El Fasher, Darfur: Hospital deaths mount as Sudan’s civil war intensifies

Daily News Egypt
9 Min Read

Fighting between rival groups in Sudan’s civil war in the battle for control of the city has recently intensified. El Fasher is the last major urban centre in Darfur that remains in the hands of Sudan’s army. The army has been fighting the paramilitary Rapid Support Forces (RSF) for more than a year, in a civil war that has killed thousands and forced millions from their homes.

 

The army remains in control of El Fasher. The city has become a refuge for people displaced by fighting in other areas. On 10 May the RSF intensified their assault on the city, in what UN Secretary-General Antonio Guterres called “an alarming new chapter” in Sudan’s conflict.

 

MSF said one of its hospital was struggling to cope with the increased casualties. South Hospital had treated 979 casualties in just over two weeks, the charity said on Sunday. 134 had died, “a sign of the violent intensity of the fighting”, it added.

 

The medical director of El Fasher’s government-run Saudi hospital told the BBC the situation was “terrible”. “Since the early morning, the RSF began violent artillery shelling of the city, targeting residential areas, markets, and hospitals,” Modther Ibrahim Suliman said. The Saudi and South hospitals are the last functioning in the region. The Saudi Hospital was previously shuttered by the violence but it partially reopened to treat emergency cases.

 

Supplies at the hospital are running low and will last barely a week, the UN said. MSF said it treated more than 900 casualties in the past two weeks.

 

El Fasher residents say that access to food and water has become increasingly difficult. The RSF has been attacking the city from three sides and blocked all supply routes. Despite the hardships, many residents in the city are not leaving their homes because of the fighting, even for emergency medical care. Journalist Mohamed Zakaria said he had no plans to flee. “There is no place to go to… the road is very difficult and dangerous right now”.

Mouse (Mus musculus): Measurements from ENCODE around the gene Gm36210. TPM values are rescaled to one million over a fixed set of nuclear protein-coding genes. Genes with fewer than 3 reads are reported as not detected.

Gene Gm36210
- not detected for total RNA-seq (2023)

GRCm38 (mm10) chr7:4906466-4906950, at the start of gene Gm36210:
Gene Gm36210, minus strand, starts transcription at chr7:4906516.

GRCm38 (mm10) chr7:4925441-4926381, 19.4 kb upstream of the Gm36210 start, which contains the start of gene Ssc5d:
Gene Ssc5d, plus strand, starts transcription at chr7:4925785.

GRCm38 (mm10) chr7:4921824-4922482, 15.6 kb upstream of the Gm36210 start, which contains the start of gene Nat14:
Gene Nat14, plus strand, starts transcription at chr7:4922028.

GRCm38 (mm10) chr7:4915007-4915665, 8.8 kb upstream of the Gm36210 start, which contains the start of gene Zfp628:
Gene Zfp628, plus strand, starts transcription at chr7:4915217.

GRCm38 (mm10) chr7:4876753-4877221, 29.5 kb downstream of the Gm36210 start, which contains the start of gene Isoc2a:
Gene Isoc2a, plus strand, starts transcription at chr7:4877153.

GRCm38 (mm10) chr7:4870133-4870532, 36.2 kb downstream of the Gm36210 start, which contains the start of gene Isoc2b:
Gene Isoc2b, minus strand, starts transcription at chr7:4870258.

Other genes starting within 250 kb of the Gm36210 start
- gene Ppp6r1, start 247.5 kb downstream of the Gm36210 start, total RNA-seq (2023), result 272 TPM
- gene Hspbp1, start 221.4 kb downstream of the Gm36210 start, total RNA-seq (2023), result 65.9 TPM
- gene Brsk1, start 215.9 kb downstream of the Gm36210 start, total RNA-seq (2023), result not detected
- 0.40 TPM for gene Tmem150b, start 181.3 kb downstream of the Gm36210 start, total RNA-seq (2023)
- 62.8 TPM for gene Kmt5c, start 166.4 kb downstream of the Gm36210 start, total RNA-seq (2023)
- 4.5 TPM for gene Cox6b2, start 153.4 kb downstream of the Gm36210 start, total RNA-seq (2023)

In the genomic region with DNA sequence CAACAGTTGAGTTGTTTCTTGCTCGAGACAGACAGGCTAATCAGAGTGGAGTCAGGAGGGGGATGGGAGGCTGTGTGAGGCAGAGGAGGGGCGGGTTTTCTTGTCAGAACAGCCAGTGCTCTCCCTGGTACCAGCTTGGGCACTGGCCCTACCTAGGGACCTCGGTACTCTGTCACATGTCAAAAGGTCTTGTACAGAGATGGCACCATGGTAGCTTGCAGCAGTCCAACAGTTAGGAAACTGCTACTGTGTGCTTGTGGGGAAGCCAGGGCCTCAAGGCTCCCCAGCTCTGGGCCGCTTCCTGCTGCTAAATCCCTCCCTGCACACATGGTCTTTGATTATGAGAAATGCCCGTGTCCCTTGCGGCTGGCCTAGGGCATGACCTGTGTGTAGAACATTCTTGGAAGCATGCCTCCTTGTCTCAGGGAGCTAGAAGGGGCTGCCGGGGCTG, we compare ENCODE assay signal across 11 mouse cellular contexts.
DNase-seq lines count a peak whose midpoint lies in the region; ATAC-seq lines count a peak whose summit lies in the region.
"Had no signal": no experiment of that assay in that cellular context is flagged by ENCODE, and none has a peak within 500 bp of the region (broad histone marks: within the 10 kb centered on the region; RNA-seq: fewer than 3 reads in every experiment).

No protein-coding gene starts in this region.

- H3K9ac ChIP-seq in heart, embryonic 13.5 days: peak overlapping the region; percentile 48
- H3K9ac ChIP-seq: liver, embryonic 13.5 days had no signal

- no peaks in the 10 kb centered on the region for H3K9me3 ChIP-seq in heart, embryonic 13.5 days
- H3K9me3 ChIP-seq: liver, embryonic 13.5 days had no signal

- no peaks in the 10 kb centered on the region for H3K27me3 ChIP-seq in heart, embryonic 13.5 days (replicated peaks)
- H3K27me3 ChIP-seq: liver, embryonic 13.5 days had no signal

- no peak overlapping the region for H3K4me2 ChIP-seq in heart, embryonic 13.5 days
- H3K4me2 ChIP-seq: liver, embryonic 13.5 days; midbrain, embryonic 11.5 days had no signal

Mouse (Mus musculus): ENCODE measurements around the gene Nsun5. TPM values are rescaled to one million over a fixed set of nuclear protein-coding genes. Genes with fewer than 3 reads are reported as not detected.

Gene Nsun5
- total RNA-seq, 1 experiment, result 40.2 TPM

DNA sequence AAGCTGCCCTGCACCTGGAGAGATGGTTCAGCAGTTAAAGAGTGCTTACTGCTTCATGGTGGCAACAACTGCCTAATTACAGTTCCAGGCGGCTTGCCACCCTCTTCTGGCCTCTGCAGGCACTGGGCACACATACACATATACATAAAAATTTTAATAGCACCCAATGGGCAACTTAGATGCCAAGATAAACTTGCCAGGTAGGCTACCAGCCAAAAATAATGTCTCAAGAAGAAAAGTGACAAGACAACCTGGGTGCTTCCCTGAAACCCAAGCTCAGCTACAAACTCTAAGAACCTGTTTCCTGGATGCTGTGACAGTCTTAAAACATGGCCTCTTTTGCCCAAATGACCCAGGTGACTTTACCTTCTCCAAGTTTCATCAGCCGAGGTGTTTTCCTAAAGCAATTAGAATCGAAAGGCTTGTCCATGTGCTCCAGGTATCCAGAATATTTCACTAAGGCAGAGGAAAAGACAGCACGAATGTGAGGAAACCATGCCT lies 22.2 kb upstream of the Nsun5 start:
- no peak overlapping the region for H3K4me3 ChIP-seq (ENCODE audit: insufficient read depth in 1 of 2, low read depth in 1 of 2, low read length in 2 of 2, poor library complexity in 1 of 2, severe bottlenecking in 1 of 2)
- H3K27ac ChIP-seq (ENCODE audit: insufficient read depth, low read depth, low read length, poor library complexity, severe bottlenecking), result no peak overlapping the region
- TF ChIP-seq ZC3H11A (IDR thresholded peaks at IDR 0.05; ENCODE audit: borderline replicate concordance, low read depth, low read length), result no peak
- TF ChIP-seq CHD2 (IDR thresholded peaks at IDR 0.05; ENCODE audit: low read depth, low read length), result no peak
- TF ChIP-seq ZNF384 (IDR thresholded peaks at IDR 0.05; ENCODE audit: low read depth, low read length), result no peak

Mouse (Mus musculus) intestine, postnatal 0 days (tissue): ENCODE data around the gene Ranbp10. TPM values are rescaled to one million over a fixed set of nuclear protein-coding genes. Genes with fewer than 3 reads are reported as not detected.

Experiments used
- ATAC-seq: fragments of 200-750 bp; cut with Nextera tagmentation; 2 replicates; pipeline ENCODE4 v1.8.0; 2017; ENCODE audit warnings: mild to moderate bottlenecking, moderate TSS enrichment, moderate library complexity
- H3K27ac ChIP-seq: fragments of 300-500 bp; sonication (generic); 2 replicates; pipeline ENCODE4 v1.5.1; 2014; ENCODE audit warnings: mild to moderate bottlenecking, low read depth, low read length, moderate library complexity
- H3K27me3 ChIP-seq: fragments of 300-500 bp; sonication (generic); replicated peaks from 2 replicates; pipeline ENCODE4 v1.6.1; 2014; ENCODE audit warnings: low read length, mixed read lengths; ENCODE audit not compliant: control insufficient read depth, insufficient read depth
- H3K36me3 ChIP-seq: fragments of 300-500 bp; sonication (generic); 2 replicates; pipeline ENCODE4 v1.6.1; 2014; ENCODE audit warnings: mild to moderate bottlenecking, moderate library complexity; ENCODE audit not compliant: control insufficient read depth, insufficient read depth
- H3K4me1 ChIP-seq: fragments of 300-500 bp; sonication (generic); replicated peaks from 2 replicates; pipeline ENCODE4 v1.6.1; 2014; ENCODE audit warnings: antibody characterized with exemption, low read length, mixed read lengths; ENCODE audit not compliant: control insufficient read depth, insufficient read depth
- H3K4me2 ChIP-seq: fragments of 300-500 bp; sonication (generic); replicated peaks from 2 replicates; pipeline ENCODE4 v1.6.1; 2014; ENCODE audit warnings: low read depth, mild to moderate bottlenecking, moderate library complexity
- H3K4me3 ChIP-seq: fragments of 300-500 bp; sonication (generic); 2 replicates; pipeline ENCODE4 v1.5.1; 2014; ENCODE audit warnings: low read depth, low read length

Earlier this week, a UN expert warned civilians in El Fasher were being targeted because of their ethnicity. Special adviser Alice Wairimu Nderitu added that the Darfur region as a whole was facing a growing risk of genocide as the world’s attention remained focused on conflicts in Ukraine and Gaza.

 

War erupted in the East African nation on April 15 last year, when the RSF militia and Sudan’s army turned on each other. That followed months of talks over merging their forces and transitioning the mineral-rich country toward democracy. The fighting has killed almost 15,000 people and left half of the population of 50 million in need of food assistance. Some 11 million are displaced internally, and the capital, Khartoum, lies in ruins.

 

The UAE is a key backer of the RSF, supplying it with weapons and funding, according to a report by United Nations investigators seen by Bloomberg in January. The US is engaged in talks with Emirati officials about their role in the war, while the UK has initiated discussions on Sudan at the UN Security Council in New York. Those moves have irked officials from the UAE.

 

Last month, UK Deputy Foreign Secretary Andrew Mitchell told Channel 4 News that his boss, David Cameron, had raised the issue directly with the UAE. “They must not allow arms to get into this conflict — because if they do it will damage them, as well as everyone else. So it’s a message which Britain is putting very forcefully,” Mitchell said.